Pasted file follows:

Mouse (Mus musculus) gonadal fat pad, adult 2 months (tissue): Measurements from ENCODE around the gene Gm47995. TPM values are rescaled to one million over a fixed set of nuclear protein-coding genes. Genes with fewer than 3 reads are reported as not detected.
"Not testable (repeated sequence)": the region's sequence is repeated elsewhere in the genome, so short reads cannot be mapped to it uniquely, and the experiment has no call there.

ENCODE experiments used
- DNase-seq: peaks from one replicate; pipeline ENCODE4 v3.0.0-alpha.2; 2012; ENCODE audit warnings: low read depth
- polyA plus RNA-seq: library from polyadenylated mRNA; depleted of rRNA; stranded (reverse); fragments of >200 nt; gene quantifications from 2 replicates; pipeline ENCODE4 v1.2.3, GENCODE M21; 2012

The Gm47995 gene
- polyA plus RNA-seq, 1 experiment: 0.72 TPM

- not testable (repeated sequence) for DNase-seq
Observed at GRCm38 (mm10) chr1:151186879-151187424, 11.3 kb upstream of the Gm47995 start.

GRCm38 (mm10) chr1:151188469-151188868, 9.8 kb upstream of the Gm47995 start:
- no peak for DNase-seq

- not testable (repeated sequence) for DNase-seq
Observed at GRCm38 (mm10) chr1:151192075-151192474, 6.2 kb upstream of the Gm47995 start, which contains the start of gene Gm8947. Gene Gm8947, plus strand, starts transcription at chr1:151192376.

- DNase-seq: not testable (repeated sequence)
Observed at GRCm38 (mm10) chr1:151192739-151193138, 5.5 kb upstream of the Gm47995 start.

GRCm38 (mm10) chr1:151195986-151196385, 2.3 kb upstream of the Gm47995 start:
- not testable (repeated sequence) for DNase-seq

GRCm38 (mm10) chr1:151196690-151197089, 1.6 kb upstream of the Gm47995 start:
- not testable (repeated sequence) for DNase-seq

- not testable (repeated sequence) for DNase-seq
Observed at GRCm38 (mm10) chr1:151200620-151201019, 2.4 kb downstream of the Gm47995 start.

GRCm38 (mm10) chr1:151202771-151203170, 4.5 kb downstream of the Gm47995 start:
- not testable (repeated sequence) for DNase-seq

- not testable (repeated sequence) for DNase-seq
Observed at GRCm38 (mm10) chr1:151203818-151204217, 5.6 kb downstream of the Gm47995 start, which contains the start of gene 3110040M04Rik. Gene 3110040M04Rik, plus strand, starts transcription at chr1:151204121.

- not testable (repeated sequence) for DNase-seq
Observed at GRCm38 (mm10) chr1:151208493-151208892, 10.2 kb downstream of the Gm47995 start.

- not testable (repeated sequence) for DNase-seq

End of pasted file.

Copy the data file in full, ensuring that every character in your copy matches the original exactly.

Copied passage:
Mouse (Mus musculus) gonadal fat pad, adult 2 months (tissue): Measurements from ENCODE around the gene Gm47995. TPM values are rescaled to one million over a fixed set of nuclear protein-coding genes. Genes with fewer than 3 reads are reported as not detected.
"Not testable (repeated sequence)": the region's sequence is repeated elsewhere in the genome, so short reads cannot be mapped to it uniquely, and the experiment has no call there.

ENCODE experiments used
- DNase-seq: peaks from one replicate; pipeline ENCODE4 v3.0.0-alpha.2; 2012; ENCODE audit warnings: low read depth
- polyA plus RNA-seq: library from polyadenylated mRNA; depleted of rRNA; stranded (reverse); fragments of >200 nt; gene quantifications from 2 replicates; pipeline ENCODE4 v1.2.3, GENCODE M21; 2012

The Gm47995 gene
- polyA plus RNA-seq, 1 experiment: 0.72 TPM

- not testable (repeated sequence) for DNase-seq
Observed at GRCm38 (mm10) chr1:151186879-151187424, 11.3 kb upstream of the Gm47995 start.

GRCm38 (mm10) chr1:151188469-151188868, 9.8 kb upstream of the Gm47995 start:
- no peak for DNase-seq

- not testable (repeated sequence) for DNase-seq
Observed at GRCm38 (mm10) chr1:151192075-151192474, 6.2 kb upstream of the Gm47995 start, which contains the start of gene Gm8947. Gene Gm8947, plus strand, starts transcription at chr1:151192376.

- DNase-seq: not testable (repeated sequence)
Observed at GRCm38 (mm10) chr1:151192739-151193138, 5.5 kb upstream of the Gm47995 start.

GRCm38 (mm10) chr1:151195986-151196385, 2.3 kb upstream of the Gm47995 start:
- not testable (repeated sequence) for DNase-seq

GRCm38 (mm10) chr1:151196690-151197089, 1.6 kb upstream of the Gm47995 start:
- not testable (repeated sequence) for DNase-seq

- not testable (repeated sequence) for DNase-seq
Observed at GRCm38 (mm10) chr1:151200620-151201019, 2.4 kb downstream of the Gm47995 start.

GRCm38 (mm10) chr1:151202771-151203170, 4.5 kb downstream of the Gm47995 start:
- not testable (repeated sequence) for DNase-seq

- not testable (repeated sequence) for DNase-seq
Observed at GRCm38 (mm10) chr1:151203818-151204217, 5.6 kb downstream of the Gm47995 start, which contains the start of gene 3110040M04Rik. Gene 3110040M04Rik, plus strand, starts transcription at chr1:151204121.

- not testable (repeated sequence) for DNase-seq
Observed at GRCm38 (mm10) chr1:151208493-151208892, 10.2 kb downstream of the Gm47995 start.

- not testable (repeated sequence) for DNase-seq